Pythian Baseball Club Headquarters
718 Lombard Street
Founded in 1867, the Pythians were Philadelphia's first black baseball club. Although they played in Fairmount Park, the Pythians used this building, Liberty Hall at the Institute for Colored Youth, for their club house. The Pythians were founded by prominent young African American leaders, Jacob C. White Jr. and Octavius V. Catto. Catto and White viewed baseball as more than just a pastime; they believed the game could be a vehicle for black self-improvement. Baseball was literally another field upon which African Americans could assert their skills and independence, and prove their right to full citizenship and equality. In 1867, the Pythians were refused membership in the National Association of Base Ball Players, solely on the basis of race. This set the precedent for the segregated major leagues as well as for the independent Negro Leagues that flourished in 20th century.
Many of the Pythian members were affiliated with Quaker-sponsored Institute for Colored Youth (now Cheyney University), a prestigious black teacher's college and intellectual hub of African American Philadelphia. The institute, located at 715 Lombard in the heart of the Cedar Street corridor, taught higher mathematics, classical languages, literature, and philosophy as well as the ideals of individual freedom and equal rights.
The founders of the Pythian Baseball Club were educators and equal rights activists. White was the principal of the Robert Vaux School and president of the Frederick Douglass Memorial Hospital. Catto, called "Philadelphia's Renaissance man" by historian Andrew Waskie, was the Pythians' manager and star player — second baseman and shortstop — but is better known as an educator, Civil War veteran, and civil-rights activist. He was an early graduate and later president of the Institute for Colored Youth.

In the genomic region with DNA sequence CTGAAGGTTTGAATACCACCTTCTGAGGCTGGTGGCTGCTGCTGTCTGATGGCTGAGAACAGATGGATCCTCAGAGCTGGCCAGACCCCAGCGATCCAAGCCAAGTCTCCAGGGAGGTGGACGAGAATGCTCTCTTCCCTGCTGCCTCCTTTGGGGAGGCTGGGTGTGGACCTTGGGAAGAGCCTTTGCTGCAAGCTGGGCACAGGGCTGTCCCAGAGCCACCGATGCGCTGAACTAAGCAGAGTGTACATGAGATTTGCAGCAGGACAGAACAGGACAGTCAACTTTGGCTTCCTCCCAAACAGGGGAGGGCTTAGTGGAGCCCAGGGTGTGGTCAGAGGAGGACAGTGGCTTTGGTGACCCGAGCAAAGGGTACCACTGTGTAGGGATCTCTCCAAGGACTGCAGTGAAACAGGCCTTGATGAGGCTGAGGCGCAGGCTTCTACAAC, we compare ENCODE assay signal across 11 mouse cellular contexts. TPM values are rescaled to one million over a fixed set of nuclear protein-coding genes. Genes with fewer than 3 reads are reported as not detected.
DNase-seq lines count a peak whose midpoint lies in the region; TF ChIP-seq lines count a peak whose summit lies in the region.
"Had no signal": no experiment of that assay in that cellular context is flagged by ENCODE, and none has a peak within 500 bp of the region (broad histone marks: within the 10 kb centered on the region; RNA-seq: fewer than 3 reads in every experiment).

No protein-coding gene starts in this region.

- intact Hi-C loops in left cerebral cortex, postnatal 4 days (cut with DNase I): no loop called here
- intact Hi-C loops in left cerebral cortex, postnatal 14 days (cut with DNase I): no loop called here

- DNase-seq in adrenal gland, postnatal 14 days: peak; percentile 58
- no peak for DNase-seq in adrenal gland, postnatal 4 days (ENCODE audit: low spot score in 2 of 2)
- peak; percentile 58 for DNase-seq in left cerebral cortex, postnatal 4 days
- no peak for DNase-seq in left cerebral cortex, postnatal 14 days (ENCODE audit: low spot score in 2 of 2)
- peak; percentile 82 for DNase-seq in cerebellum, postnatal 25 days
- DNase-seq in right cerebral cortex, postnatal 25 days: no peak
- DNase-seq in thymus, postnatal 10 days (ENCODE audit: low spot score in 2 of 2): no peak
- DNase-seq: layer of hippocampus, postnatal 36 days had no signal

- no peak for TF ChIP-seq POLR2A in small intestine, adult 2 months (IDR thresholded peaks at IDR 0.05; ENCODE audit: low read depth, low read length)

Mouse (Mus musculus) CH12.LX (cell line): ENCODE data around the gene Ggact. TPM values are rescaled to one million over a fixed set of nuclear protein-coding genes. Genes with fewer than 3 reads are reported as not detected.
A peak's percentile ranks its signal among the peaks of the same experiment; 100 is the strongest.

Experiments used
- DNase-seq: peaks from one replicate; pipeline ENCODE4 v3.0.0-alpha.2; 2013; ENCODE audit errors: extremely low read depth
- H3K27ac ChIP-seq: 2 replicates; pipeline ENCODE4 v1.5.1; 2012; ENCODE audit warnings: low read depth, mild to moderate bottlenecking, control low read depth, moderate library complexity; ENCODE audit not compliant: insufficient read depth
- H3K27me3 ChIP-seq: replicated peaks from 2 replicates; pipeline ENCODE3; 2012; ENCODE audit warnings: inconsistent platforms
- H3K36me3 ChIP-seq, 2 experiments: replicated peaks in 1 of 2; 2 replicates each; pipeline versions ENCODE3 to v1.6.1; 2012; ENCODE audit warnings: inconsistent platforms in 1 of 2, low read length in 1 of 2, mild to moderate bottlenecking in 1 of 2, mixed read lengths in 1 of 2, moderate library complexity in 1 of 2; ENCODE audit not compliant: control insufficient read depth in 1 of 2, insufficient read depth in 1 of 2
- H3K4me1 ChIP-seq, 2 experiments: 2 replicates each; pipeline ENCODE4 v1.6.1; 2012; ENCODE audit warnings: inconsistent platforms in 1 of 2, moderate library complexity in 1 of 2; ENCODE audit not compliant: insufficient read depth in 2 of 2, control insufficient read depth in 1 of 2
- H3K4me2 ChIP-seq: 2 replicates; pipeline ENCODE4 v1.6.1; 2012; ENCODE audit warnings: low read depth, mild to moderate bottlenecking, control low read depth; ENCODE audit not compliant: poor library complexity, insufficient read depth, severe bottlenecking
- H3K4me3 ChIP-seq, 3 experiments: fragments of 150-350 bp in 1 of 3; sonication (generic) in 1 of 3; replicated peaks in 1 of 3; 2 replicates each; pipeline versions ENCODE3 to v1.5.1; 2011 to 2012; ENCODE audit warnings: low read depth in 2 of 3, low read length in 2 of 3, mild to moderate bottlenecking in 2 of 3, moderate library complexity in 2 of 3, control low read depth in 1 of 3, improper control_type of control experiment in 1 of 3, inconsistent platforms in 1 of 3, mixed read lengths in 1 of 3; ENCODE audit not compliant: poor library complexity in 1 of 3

For European immigrants, playing baseball — "America's Game" — whether in a city park or on a professional diamond, was often a route to American cultural assimilation and integration. But this path to mainstream America was denied African Americans.
In 1871, while trying to organize Philadelphia's African American voters, Catto was assassinated by white rioters just blocks from his home. Six days later, shops and businesses closed for the day as Catto was honored with Philadelphia's largest public funeral since Lincoln; the cortege included a procession of his fellow Pythians. In June 2006, the City of Philadelphia kicked off a $1.5 million fundraising campaign to erect a statue honoring Octavius Valentine Catto at City Hall.